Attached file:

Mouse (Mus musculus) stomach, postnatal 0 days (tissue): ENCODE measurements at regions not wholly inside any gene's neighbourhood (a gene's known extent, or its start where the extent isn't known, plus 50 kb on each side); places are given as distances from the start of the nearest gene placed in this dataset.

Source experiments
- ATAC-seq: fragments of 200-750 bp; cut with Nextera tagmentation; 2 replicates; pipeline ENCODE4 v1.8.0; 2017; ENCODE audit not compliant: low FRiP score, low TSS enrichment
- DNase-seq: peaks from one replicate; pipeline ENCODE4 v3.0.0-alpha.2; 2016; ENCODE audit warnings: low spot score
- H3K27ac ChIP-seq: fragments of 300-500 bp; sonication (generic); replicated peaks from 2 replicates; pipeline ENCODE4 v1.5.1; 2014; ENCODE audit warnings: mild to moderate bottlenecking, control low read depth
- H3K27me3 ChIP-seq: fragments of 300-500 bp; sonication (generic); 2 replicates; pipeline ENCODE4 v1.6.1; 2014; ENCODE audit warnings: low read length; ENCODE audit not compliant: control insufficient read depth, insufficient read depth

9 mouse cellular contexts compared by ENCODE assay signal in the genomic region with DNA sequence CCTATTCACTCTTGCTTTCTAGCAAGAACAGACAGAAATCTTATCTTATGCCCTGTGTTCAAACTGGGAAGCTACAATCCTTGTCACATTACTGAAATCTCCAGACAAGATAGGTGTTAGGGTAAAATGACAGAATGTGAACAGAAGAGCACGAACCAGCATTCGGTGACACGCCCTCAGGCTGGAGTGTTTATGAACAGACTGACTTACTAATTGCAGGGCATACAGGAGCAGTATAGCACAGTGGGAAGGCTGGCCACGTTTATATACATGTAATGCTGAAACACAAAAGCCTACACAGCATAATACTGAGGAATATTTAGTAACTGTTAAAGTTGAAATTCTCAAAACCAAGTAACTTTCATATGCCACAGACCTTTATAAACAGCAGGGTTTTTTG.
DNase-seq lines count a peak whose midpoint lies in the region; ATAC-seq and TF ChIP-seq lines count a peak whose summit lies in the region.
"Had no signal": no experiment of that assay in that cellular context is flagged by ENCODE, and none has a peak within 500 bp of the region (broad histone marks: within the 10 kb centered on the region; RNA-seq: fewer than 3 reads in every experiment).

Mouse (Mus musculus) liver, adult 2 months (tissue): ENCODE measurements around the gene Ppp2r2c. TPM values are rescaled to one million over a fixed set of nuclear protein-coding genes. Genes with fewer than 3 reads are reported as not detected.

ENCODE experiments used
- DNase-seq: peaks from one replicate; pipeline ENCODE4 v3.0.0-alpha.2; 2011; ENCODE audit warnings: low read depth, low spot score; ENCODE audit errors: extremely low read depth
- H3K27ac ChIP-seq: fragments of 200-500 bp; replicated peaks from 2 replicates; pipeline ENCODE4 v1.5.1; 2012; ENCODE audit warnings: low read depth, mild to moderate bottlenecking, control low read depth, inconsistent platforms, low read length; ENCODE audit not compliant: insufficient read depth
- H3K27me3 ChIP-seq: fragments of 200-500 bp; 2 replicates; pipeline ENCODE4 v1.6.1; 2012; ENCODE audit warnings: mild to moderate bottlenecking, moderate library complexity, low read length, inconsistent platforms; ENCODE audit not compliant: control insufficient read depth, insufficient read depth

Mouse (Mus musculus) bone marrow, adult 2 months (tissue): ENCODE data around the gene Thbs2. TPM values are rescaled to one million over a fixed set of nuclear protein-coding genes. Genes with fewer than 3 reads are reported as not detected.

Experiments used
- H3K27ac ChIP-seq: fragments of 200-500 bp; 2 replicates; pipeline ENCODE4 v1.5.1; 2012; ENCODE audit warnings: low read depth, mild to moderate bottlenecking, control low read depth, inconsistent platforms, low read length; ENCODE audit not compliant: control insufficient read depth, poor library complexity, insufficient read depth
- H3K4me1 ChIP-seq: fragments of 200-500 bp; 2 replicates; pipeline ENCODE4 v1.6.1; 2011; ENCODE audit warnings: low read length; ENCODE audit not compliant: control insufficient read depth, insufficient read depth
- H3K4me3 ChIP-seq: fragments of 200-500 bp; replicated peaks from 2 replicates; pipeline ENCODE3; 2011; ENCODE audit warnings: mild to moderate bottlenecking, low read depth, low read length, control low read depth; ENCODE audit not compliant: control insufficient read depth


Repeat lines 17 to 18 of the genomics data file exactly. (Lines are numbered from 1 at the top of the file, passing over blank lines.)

- H3K27ac ChIP-seq: fragments of 200-500 bp; 2 replicates; pipeline ENCODE4 v1.5.1; 2012; ENCODE audit warnings: low read depth, mild to moderate bottlenecking, control low read depth, inconsistent platforms, low read length; ENCODE audit not compliant: control insufficient read depth, poor library complexity, insufficient read depth
- H3K4me1 ChIP-seq: fragments of 200-500 bp; 2 replicates; pipeline ENCODE4 v1.6.1; 2011; ENCODE audit warnings: low read length; ENCODE audit not compliant: control insufficient read depth, insufficient read depth